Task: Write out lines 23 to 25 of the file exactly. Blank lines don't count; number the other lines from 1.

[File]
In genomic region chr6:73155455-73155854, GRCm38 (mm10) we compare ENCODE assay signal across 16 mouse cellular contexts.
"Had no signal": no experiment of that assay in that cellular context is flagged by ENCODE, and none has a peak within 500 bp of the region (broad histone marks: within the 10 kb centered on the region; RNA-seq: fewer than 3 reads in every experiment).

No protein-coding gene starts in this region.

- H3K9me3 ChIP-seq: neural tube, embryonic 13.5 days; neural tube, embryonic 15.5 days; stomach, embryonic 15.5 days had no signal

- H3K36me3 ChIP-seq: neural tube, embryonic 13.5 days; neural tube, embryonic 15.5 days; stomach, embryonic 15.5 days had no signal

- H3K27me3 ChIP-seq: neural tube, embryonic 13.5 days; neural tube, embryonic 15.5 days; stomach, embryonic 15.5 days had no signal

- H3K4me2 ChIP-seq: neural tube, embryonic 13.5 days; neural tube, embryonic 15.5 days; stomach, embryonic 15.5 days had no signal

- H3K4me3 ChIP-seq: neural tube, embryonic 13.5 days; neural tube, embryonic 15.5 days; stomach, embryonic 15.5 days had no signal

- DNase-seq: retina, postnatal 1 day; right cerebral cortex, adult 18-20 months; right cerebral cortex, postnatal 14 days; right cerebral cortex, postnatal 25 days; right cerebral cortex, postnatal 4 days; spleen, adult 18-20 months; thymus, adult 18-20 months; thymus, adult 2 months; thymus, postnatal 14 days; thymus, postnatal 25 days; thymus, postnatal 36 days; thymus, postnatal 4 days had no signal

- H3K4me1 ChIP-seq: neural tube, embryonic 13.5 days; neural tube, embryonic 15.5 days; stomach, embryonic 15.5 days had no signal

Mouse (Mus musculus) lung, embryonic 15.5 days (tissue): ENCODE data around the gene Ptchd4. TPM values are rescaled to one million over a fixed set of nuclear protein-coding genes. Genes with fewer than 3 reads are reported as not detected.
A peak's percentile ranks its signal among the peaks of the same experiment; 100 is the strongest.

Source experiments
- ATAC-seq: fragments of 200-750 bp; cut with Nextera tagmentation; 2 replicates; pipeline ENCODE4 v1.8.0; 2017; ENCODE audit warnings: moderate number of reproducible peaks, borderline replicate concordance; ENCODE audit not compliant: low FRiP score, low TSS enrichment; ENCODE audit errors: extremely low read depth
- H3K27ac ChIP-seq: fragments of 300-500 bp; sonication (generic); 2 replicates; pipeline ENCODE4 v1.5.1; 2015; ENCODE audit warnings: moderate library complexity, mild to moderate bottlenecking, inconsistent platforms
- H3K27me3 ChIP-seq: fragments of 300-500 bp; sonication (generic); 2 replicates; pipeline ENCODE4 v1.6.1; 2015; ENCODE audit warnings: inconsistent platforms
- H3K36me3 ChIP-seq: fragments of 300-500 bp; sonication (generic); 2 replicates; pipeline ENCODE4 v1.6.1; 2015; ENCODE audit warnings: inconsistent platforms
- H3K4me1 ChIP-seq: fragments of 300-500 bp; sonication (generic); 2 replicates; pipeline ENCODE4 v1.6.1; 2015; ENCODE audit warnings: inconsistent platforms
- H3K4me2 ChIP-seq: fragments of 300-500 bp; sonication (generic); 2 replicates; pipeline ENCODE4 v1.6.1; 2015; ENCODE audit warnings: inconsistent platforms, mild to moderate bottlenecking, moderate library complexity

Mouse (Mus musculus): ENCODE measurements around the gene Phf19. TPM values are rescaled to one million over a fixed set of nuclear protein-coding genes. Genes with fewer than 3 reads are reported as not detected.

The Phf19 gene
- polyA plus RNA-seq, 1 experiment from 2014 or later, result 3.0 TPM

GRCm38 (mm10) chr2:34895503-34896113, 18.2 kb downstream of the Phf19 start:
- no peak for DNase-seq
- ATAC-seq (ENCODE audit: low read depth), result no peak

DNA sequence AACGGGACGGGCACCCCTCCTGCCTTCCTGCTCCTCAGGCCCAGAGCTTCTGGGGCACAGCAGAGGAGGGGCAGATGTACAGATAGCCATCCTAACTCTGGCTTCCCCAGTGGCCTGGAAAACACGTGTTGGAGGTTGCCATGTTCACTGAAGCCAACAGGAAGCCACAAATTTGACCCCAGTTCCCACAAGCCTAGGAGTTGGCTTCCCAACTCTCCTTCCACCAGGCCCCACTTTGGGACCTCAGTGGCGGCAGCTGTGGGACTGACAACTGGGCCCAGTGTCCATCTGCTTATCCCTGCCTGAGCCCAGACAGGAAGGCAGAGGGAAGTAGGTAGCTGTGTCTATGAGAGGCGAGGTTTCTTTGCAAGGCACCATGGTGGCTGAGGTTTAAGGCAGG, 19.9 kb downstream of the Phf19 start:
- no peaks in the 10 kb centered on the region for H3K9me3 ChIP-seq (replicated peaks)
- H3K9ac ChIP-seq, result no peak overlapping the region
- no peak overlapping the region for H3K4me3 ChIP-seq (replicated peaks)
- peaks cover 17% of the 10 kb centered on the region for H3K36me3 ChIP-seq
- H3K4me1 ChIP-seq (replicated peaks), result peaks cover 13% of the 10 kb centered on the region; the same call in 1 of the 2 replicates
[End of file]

GRCm38 (mm10) chr2:34895503-34896113, 18.2 kb downstream of the Phf19 start:
- no peak for DNase-seq
- ATAC-seq (ENCODE audit: low read depth), result no peak